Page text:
John Wick racked up 76 kills in the original film—not too shabby for a retired hit man. The staples in his repertoire include judo, jiu-jitsu, gun fu (kung fu with guns), and hand-to-hand combat. 

But it isn’t just these skills that let Keanu Reeves-as-John Wick rip someone’s face off with a roundhouse kick. No, what Reeves has—and you can have, too—is something that takes his abilities to a higher level: an enhanced sense of “proprioception,” or a heightened awareness of where every part of his body is and exactly what it’s doing at all times. 

The following workout, which Reeves used to train for John Wick: Chapter 2, features multistep exercises that efficiently work several muscles and body parts together, to earn you not just a killer physique but killer moves, too.

How it works

This is not your traditional muscle building plan. Joint stability, mobility, injury prevention, and explosive power are its cornerstones. “Keanu’s body was put through the wringer,” says his trainer, Patrick Murphy. “I had to implement the safest, most effective program possible.” To accomplish that, Murphy made heavy use of bands: “They can be easier on the joints than free weights,” he explains, “but I also like the negative resistance they present.” Other tools in the box are unilateral exercises ike ice skaters and single-leg pistol squat hops, which enhance proprioception—the body’s ability to sense what all its parts are doing—and balance.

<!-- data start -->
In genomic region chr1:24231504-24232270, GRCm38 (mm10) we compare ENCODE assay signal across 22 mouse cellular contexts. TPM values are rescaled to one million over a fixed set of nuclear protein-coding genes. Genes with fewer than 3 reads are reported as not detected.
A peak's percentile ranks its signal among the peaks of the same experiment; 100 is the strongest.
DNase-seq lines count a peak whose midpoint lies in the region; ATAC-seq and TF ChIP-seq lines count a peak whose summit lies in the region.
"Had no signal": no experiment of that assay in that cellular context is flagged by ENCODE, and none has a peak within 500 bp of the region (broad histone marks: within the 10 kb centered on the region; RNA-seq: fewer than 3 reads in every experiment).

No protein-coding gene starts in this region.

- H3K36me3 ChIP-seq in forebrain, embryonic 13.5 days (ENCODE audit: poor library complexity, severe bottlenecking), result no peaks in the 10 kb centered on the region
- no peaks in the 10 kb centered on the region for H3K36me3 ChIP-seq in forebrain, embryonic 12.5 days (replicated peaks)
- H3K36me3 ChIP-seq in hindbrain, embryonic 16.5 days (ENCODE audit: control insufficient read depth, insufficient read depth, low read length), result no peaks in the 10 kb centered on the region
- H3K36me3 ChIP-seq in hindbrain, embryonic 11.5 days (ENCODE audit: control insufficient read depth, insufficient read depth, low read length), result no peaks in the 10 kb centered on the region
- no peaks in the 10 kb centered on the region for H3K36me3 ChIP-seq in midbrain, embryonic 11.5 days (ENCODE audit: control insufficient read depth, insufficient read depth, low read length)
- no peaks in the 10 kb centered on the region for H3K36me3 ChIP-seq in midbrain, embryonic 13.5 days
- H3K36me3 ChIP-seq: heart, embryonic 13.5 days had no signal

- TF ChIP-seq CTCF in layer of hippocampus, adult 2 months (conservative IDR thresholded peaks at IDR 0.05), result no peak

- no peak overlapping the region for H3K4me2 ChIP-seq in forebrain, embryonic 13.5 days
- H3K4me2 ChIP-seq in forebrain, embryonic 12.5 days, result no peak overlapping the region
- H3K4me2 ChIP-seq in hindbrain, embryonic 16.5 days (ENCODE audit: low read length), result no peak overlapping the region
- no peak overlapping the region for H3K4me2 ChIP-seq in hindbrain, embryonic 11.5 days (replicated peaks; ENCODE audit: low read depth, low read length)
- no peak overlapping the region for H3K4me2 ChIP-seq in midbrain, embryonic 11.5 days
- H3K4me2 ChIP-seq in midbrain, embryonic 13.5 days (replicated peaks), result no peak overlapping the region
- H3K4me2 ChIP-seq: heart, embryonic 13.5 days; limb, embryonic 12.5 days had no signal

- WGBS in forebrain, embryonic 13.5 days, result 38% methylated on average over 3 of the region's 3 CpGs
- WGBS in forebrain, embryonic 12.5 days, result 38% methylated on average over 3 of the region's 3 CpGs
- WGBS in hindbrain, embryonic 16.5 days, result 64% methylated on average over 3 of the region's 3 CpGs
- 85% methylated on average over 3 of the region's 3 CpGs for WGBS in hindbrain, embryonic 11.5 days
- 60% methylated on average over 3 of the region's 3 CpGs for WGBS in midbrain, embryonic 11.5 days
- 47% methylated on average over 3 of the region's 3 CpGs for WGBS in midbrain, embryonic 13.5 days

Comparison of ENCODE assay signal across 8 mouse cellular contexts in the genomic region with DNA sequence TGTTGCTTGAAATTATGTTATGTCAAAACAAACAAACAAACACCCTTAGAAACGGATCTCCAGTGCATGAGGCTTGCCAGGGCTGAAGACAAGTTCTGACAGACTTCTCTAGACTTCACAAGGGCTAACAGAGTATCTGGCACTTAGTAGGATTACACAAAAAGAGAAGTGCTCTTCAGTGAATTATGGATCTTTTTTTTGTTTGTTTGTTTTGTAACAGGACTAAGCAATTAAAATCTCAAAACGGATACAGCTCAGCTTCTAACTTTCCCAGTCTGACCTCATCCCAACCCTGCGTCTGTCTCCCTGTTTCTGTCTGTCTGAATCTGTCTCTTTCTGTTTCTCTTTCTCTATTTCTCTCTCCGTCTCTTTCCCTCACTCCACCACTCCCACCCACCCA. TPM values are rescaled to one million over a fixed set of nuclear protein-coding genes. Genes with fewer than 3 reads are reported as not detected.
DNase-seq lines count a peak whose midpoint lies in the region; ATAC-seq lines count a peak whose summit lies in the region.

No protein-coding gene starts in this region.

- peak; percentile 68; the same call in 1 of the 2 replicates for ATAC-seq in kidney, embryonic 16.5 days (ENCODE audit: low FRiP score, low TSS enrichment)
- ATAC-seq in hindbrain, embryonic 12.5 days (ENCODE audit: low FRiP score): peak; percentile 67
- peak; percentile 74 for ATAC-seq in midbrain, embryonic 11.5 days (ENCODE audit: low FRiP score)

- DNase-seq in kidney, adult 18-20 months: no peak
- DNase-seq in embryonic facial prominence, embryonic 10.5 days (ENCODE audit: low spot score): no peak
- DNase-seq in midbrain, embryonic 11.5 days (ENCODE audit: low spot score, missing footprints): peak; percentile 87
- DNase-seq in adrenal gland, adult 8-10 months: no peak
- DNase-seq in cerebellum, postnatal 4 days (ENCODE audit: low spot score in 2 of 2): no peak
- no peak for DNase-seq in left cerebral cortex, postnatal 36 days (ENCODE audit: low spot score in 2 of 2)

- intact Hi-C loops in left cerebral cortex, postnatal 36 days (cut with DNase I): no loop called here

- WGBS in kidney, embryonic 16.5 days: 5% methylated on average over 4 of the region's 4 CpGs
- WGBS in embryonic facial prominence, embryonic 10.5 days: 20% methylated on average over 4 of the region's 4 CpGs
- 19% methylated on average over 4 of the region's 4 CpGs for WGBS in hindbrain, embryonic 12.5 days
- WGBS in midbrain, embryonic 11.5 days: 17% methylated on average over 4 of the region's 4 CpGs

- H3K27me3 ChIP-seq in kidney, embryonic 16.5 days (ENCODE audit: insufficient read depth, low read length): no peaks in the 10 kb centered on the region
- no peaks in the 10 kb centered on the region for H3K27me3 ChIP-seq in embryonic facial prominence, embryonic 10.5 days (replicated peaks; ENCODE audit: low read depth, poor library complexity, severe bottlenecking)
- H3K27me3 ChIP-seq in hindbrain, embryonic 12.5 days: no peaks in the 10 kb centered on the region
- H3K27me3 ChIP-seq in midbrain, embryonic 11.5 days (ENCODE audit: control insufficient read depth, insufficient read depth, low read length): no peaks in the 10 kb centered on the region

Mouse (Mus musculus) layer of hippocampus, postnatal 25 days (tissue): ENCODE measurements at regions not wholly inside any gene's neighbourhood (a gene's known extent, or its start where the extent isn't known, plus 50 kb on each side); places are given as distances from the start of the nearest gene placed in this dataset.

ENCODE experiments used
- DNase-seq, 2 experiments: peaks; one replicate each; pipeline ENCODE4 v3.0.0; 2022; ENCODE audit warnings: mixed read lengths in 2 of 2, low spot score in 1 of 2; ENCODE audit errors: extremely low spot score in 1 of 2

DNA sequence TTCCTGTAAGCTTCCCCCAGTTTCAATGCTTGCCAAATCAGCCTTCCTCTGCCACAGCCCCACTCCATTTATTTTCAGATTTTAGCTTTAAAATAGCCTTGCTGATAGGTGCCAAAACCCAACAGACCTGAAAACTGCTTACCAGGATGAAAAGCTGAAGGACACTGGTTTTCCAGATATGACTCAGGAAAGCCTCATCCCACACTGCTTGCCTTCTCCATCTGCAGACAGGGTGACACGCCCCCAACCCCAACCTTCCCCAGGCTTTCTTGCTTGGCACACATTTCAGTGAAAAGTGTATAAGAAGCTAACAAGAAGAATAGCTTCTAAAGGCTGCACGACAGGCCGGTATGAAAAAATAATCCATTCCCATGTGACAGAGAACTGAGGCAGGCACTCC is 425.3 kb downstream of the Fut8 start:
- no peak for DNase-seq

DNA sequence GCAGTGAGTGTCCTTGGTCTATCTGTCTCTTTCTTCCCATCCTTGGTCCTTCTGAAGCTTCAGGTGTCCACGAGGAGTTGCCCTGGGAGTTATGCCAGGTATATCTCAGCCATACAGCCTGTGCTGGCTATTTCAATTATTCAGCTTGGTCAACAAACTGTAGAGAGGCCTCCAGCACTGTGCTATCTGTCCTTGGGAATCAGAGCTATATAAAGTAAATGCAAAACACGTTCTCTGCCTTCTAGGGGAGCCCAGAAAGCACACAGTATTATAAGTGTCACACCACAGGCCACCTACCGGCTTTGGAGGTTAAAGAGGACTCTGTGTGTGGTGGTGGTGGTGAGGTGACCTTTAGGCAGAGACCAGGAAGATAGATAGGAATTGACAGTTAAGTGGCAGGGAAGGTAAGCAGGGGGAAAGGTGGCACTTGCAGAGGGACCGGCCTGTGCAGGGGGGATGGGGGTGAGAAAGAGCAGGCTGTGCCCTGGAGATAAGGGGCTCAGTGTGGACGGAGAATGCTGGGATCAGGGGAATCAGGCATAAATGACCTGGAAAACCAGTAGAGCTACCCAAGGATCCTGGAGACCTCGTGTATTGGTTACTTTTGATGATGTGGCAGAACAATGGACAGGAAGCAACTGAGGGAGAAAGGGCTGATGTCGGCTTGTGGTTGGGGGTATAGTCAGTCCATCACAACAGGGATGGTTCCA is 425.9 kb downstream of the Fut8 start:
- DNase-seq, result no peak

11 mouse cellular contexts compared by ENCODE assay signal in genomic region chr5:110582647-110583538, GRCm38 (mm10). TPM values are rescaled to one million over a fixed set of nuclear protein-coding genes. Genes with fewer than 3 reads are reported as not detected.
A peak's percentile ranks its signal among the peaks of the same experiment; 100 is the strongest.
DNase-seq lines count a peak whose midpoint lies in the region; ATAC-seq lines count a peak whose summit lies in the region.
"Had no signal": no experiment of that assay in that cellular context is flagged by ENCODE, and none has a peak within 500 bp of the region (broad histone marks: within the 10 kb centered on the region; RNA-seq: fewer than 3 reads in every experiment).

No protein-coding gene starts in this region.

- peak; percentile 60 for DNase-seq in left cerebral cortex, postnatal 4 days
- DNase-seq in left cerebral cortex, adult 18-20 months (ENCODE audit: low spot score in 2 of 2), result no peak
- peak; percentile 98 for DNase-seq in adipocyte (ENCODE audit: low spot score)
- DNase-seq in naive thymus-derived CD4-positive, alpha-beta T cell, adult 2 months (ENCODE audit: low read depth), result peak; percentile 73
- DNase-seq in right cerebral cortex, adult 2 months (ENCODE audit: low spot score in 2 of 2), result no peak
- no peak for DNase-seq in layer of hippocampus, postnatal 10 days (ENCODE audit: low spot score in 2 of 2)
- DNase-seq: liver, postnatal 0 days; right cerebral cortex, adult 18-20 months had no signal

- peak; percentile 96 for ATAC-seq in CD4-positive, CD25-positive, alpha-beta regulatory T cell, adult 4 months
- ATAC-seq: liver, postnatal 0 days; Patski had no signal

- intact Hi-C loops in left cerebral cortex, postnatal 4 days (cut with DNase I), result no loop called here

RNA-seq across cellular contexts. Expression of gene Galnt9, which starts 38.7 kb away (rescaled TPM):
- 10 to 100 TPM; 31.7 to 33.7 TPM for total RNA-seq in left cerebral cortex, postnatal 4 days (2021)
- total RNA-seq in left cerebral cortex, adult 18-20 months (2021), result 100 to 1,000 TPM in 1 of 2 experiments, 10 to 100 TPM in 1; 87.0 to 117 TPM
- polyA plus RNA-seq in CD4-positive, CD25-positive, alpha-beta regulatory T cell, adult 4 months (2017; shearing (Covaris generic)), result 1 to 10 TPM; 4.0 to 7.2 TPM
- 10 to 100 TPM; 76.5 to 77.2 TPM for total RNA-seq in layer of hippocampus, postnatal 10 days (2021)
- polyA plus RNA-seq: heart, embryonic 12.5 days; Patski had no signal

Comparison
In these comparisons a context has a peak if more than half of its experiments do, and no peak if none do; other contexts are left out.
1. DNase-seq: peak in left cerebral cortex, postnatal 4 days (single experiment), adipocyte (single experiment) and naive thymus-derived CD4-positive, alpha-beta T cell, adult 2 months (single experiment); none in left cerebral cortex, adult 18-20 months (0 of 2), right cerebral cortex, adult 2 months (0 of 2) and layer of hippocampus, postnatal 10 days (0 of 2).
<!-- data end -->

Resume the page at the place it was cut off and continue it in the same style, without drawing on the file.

Perform each circuit two to three times per week. Complete 15–20 reps of each exercise and then move on to the next exercise (including for the warmup circuit below). That’s one circuit. Rest one minute upon completion then start again.


Band external rotations
Grab a folded towel and fasten your band at waist height. Stand to the side and hold the band in your far hand in front of your belly button, with the towel tucked between your elbow and side. Rotate your forearm out and to the side as far as you can. Resist the band as you return to start.
Band single-arm lateral raises
Move the band so it’s anchored low to the ground. Hold it in one hand and stand to the side and far enough away that your arm is fully extended. Slowly raise your arm up to the side to shoulder height. Resist the band as you return to the start.
Wall presses 
Using light to moderate dumbbells (or none at all), stand with with your back to a wall. Bring your arms wide into the shape of football goal posts. Perform slow military presses, bringing hands up above your head. Aim to keep your arms against the wall the whole time.
Single-leg balance with leg reaches 
Stand on one foot. Extend your other foot forward hovering it over the floor, bending the standing leg as needed. Come back through the center, then extend your free foot to the side in the same way. Come back through the center and extend the foot behind you.

Photography by James Michelfelder

Patrick Murphy is an L.A.-based celebrity trainer,